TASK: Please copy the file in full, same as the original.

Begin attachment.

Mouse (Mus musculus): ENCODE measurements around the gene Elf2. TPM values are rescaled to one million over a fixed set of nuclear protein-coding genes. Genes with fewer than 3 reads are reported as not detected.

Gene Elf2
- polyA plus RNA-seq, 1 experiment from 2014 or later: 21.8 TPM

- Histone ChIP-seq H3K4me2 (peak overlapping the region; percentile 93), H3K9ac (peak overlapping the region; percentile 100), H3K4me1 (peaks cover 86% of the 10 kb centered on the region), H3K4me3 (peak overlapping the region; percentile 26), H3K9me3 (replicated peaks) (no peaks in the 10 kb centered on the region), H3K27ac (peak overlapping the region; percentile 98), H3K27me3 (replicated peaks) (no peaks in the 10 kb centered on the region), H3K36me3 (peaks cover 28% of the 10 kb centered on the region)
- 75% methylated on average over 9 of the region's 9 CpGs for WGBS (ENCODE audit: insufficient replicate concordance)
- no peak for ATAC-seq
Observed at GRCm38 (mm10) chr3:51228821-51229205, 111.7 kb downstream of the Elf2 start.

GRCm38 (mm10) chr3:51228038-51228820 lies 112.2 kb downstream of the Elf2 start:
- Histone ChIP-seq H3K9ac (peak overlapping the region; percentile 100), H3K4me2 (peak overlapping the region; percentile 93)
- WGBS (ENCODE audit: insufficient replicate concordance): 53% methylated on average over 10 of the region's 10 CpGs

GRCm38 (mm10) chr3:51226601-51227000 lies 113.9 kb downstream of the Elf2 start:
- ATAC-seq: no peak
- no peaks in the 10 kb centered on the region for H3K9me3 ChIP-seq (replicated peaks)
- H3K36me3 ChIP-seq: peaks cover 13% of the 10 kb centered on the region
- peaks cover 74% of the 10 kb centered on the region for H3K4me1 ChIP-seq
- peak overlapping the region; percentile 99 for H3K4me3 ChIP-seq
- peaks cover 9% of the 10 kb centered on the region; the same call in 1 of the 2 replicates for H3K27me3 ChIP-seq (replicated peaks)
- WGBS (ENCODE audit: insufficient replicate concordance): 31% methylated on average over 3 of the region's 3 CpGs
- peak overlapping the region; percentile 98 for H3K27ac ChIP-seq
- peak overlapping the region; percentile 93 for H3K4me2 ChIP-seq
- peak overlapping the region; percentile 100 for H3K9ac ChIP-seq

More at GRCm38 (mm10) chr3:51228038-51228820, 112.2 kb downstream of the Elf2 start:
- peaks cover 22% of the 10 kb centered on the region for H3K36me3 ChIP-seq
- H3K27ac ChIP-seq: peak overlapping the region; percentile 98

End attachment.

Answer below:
Mouse (Mus musculus): ENCODE measurements around the gene Elf2. TPM values are rescaled to one million over a fixed set of nuclear protein-coding genes. Genes with fewer than 3 reads are reported as not detected.

Gene Elf2
- polyA plus RNA-seq, 1 experiment from 2014 or later: 21.8 TPM

- Histone ChIP-seq H3K4me2 (peak overlapping the region; percentile 93), H3K9ac (peak overlapping the region; percentile 100), H3K4me1 (peaks cover 86% of the 10 kb centered on the region), H3K4me3 (peak overlapping the region; percentile 26), H3K9me3 (replicated peaks) (no peaks in the 10 kb centered on the region), H3K27ac (peak overlapping the region; percentile 98), H3K27me3 (replicated peaks) (no peaks in the 10 kb centered on the region), H3K36me3 (peaks cover 28% of the 10 kb centered on the region)
- 75% methylated on average over 9 of the region's 9 CpGs for WGBS (ENCODE audit: insufficient replicate concordance)
- no peak for ATAC-seq
Observed at GRCm38 (mm10) chr3:51228821-51229205, 111.7 kb downstream of the Elf2 start.

GRCm38 (mm10) chr3:51228038-51228820 lies 112.2 kb downstream of the Elf2 start:
- Histone ChIP-seq H3K9ac (peak overlapping the region; percentile 100), H3K4me2 (peak overlapping the region; percentile 93)
- WGBS (ENCODE audit: insufficient replicate concordance): 53% methylated on average over 10 of the region's 10 CpGs

GRCm38 (mm10) chr3:51226601-51227000 lies 113.9 kb downstream of the Elf2 start:
- ATAC-seq: no peak
- no peaks in the 10 kb centered on the region for H3K9me3 ChIP-seq (replicated peaks)
- H3K36me3 ChIP-seq: peaks cover 13% of the 10 kb centered on the region
- peaks cover 74% of the 10 kb centered on the region for H3K4me1 ChIP-seq
- peak overlapping the region; percentile 99 for H3K4me3 ChIP-seq
- peaks cover 9% of the 10 kb centered on the region; the same call in 1 of the 2 replicates for H3K27me3 ChIP-seq (replicated peaks)
- WGBS (ENCODE audit: insufficient replicate concordance): 31% methylated on average over 3 of the region's 3 CpGs
- peak overlapping the region; percentile 98 for H3K27ac ChIP-seq
- peak overlapping the region; percentile 93 for H3K4me2 ChIP-seq
- peak overlapping the region; percentile 100 for H3K9ac ChIP-seq

More at GRCm38 (mm10) chr3:51228038-51228820, 112.2 kb downstream of the Elf2 start:
- peaks cover 22% of the 10 kb centered on the region for H3K36me3 ChIP-seq
- H3K27ac ChIP-seq: peak overlapping the region; percentile 98